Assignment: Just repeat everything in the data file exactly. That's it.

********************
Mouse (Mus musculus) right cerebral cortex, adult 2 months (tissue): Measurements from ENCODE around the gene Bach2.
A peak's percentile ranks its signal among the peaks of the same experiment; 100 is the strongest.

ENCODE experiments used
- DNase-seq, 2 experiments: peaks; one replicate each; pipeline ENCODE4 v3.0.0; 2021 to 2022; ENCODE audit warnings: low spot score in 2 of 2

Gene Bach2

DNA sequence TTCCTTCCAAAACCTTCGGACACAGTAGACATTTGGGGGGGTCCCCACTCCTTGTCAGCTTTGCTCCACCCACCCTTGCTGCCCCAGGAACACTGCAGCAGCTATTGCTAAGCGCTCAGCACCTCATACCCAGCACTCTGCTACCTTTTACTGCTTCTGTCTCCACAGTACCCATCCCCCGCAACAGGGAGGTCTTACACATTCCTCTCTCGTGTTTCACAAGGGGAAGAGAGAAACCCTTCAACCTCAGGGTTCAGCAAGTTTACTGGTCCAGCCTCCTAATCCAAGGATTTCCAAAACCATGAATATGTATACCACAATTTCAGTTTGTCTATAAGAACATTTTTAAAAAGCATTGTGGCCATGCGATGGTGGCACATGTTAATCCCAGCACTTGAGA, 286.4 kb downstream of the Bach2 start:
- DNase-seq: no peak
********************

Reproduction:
Mouse (Mus musculus) right cerebral cortex, adult 2 months (tissue): Measurements from ENCODE around the gene Bach2.
A peak's percentile ranks its signal among the peaks of the same experiment; 100 is the strongest.

ENCODE experiments used
- DNase-seq, 2 experiments: peaks; one replicate each; pipeline ENCODE4 v3.0.0; 2021 to 2022; ENCODE audit warnings: low spot score in 2 of 2

Gene Bach2

DNA sequence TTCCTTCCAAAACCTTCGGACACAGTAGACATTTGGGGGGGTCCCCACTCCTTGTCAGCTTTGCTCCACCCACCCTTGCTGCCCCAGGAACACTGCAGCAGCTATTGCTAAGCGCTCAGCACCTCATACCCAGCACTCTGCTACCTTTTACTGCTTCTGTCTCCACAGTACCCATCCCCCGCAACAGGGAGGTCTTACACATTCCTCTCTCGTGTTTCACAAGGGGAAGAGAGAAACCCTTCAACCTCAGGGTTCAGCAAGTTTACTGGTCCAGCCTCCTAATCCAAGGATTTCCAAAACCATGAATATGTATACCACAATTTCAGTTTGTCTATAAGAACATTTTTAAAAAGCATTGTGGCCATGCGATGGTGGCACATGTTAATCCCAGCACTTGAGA, 286.4 kb downstream of the Bach2 start:
- DNase-seq: no peak